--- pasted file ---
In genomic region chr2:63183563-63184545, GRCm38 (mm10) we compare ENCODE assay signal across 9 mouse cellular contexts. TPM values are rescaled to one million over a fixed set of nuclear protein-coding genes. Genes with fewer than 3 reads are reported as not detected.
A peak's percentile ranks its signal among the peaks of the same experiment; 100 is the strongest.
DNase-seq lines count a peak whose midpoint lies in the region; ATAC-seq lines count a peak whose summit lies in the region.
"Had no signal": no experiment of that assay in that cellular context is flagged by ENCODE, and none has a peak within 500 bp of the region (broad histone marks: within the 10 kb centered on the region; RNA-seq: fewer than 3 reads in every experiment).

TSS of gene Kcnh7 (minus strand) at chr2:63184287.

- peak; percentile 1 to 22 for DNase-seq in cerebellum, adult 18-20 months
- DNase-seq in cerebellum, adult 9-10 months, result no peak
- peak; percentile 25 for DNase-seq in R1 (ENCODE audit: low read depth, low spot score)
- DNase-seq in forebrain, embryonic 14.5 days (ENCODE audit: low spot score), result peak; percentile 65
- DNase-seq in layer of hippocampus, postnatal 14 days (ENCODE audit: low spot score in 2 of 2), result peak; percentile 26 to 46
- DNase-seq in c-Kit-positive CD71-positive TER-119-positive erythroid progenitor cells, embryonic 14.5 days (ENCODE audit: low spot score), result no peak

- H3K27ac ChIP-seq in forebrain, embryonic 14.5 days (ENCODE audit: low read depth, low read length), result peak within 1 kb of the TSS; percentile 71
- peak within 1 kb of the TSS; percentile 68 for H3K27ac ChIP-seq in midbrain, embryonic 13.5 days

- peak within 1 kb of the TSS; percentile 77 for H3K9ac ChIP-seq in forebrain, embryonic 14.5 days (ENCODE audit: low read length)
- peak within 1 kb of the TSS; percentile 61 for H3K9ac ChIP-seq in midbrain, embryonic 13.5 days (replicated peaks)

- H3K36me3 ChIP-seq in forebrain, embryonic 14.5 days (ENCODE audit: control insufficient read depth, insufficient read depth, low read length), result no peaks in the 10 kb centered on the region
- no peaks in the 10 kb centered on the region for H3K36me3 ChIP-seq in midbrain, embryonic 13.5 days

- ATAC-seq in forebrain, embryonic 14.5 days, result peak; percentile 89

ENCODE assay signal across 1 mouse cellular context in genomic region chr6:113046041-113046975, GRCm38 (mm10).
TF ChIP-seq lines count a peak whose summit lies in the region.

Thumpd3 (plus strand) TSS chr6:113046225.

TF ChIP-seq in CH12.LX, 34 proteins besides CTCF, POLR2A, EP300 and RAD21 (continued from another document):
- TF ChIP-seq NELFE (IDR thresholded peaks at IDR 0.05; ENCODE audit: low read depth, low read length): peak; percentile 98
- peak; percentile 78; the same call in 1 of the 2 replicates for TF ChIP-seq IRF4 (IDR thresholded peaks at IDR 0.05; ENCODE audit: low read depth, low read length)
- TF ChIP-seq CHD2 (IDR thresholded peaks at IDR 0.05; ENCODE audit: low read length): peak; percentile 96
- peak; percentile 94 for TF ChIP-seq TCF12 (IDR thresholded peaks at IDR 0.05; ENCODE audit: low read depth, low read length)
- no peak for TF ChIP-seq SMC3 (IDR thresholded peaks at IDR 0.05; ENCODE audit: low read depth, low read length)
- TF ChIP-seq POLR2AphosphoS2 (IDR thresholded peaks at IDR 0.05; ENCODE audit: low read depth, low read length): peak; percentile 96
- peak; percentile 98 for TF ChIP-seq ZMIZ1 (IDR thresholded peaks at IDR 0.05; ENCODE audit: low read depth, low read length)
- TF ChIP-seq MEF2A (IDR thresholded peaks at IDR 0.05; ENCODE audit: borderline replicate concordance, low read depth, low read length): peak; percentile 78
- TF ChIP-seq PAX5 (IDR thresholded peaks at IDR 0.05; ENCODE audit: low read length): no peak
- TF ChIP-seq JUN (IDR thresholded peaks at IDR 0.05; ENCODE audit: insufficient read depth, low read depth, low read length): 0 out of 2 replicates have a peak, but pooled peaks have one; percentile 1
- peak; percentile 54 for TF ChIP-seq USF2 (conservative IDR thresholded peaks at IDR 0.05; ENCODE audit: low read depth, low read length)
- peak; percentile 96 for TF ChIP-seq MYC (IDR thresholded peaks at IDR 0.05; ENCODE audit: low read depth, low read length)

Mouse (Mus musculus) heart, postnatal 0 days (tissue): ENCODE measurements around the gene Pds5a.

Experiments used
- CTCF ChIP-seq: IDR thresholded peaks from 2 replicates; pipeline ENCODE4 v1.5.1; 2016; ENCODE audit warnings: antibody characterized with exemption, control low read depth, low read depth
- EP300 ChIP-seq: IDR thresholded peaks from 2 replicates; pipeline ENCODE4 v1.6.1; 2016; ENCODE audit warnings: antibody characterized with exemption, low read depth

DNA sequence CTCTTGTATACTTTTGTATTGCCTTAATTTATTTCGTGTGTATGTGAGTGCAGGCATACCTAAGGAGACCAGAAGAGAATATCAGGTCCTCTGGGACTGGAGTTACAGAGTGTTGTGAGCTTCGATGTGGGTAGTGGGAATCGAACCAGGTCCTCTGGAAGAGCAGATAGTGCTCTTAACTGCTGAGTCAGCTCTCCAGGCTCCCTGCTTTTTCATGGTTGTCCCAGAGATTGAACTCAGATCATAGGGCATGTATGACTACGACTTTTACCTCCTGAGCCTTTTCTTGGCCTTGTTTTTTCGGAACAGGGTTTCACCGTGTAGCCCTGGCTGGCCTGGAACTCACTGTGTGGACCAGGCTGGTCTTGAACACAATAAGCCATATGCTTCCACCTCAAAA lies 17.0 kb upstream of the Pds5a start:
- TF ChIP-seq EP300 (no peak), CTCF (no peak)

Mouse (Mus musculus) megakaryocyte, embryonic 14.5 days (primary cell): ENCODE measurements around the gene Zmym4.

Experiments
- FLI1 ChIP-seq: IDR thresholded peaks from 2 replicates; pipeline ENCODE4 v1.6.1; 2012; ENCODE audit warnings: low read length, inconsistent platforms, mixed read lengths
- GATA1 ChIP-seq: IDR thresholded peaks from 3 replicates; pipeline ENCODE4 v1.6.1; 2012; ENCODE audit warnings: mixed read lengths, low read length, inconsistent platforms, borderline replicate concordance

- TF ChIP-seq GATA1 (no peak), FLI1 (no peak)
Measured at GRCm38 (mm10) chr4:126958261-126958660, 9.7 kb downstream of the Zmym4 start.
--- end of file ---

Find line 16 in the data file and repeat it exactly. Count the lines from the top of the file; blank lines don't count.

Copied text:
- H3K36me3 ChIP-seq in forebrain, embryonic 14.5 days (ENCODE audit: control insufficient read depth, insufficient read depth, low read length), result no peaks in the 10 kb centered on the region